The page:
One unique aspect of this program is the ability transfer points and miles back and forth between programs. United MileagePlus miles can be transferred to Marriott Rewards on a 1:1 basis, but it’s hard to imagine that being a good deal for anyone. More attractive is the 20% savings (compared to transfers from other programs) you get when converting Marriott points to United miles, which works out to one mile for every 2.24 points (when you transfer to receive at least 25,000 miles).
That’s close to an even trade based on TPG’s latest valuations (0.7 cents apiece for Marriott Rewards and 1.5 cents apiece for United MileagePlus miles). Furthermore, that’s twice the value of Marriott’s standard offer of 10 points or two miles earned per dollar spent at their hotels. You’d come out ahead by banking points to Marriott Reward and then transferring them later.
While one could earn United Premier Gold by taking just a few long international trips, qualifying for Marriott Platinum status is much harder. The requirement is to stay at Marriott properties for 75 nights in a year, more than one out of every five nights! That’s the equivalent of 19 week-long business trips with four night stays.
If you’re on the threshold of achieving status in either program and trying to decide whether it’s worth putting in extra effort to qualify, the reciprocal benefits should factor into your considerations.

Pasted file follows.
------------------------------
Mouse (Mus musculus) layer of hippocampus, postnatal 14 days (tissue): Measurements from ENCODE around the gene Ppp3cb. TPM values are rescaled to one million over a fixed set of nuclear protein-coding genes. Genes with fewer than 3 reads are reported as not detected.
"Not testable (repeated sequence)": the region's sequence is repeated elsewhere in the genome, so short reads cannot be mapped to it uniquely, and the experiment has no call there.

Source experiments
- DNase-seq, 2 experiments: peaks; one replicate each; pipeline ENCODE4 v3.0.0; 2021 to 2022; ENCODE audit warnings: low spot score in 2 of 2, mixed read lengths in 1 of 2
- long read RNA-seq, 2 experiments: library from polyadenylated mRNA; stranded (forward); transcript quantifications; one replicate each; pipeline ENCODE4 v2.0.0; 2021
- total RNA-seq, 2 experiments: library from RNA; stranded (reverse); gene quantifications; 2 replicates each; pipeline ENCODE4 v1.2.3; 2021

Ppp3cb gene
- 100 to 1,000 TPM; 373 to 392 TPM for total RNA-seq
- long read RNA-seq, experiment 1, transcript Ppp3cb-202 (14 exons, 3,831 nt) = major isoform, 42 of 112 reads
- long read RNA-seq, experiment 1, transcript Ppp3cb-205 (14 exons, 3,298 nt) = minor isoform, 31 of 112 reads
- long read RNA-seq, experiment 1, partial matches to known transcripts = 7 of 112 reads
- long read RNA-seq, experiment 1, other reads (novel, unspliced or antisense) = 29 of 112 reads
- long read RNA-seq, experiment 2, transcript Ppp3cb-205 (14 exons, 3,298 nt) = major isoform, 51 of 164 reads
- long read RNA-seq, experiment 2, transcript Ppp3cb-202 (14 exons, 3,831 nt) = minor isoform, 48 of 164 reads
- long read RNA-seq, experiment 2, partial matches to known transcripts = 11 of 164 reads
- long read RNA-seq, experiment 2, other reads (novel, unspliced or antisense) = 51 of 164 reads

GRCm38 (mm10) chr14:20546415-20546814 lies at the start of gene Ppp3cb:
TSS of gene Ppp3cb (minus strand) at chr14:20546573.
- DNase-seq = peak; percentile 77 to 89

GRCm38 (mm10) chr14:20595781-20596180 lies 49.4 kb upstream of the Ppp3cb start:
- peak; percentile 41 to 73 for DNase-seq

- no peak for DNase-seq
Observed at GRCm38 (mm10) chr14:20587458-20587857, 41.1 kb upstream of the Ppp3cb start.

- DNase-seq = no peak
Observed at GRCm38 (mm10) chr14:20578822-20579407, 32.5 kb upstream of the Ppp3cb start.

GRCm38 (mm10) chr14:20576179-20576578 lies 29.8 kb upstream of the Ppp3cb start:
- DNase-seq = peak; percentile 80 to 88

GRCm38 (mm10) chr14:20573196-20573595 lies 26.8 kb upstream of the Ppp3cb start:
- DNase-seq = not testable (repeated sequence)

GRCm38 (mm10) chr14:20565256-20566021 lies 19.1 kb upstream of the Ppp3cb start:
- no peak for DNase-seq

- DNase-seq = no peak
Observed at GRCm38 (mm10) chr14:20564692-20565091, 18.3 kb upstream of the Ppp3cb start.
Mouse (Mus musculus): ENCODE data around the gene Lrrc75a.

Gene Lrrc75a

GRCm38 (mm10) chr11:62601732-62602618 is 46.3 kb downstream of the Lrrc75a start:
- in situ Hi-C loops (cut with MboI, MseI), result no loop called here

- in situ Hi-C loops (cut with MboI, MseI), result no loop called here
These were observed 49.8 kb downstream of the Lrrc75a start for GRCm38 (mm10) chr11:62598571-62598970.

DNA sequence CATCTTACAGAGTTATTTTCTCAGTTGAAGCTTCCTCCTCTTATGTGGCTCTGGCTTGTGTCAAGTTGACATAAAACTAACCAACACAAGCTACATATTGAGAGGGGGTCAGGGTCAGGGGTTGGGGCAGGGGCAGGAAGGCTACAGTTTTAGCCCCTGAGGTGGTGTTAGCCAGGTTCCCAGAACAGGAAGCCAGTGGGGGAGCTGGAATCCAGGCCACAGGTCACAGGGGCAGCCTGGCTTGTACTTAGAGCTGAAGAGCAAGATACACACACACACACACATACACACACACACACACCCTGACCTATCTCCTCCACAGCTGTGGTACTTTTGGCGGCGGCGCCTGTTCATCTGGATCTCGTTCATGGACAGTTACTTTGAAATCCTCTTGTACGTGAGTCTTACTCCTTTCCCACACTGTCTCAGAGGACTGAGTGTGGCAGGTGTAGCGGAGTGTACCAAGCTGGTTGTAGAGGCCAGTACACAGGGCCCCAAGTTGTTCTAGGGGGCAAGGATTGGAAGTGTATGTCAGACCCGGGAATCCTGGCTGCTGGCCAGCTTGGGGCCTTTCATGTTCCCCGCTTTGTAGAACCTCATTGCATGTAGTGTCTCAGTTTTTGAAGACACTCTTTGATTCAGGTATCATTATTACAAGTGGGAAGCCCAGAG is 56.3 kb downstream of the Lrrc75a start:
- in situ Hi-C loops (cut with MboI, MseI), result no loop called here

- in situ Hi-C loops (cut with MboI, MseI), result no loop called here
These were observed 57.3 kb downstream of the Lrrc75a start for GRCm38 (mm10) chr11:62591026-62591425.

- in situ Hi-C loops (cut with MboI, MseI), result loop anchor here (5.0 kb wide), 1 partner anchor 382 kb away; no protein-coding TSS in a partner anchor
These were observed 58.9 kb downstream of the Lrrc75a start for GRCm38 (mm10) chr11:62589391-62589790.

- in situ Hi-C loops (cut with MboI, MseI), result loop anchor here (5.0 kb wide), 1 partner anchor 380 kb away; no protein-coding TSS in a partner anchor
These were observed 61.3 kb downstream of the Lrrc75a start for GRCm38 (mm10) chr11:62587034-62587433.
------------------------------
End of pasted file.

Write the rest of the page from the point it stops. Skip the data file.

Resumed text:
Hilton HHonors and American Airlines
Not to be left out, American and Hilton came out with this targeted offer for those with elite status in the Hilton HHonors program. Those who signed up by October 15, 2014 received American Airlines AAdvantage Platinum status through January 31, 2015. Status can be retained through February 29, 2016 by earning 9,000 Elite Qualifying Miles between October 27, 2014 and January 31, 2015.
Unlike the other reciprocal arrangements, this one is almost all one-sided, as those who complete the challenge receive 20,000 HHonors points, but no other hotel benefits.
Other mutual benefits offered
Beyond these, airline/hotel partnerships, there are a few other status offers out there to consider. First, there are many credit cards that offer elite status with car rental agencies. As mentioned previously, the American Express Platinum also offers Gold elite status in the Starwood Preferred Guest program, but you have to request it. Finally, Marriott touts that their Gold members receive Hertz#1 Gold Status. While I believe that Hertz once charged a fee for this program, the Hertz website currently lists Gold as a “fee-waived membership”.
Do reciprocal benefits encourage you to go for elite status? The American Express Platinum card has some of the best perks out there: cardholders enjoy the best domestic lounge access (Delta SkyClubs, Centurion Lounges, and Priority Pass), a $200 annual airline fee credit as well as up to $200 in Uber credits, and mid-tier elite status at SPG, Marriott, and Hilton. Combined with the 60,000 point welcome offer -- worth $1,140 based on TPG's valuations -- this card is a no-brainer for frequent travelers. Here are 5 reasons you should consider this card, as well as how you can figure out if the $550 annual fee makes sense for you.
The American Express Platinum card has some of the best perks out there: cardholders enjoy the best domestic lounge access (Delta SkyClubs, Centurion Lounges, and Priority Pass), a $200 annual airline fee credit as well as up to $200 in Uber credits, and mid-tier elite status at SPG, Marriott, and Hilton. Combined with the 60,000 point welcome offer -- worth $1,140 based on TPG's valuations -- this card is a no-brainer for frequent travelers. Here are 5 reasons you should consider this card, as well as how you can figure out if the $550 annual fee makes sense for you.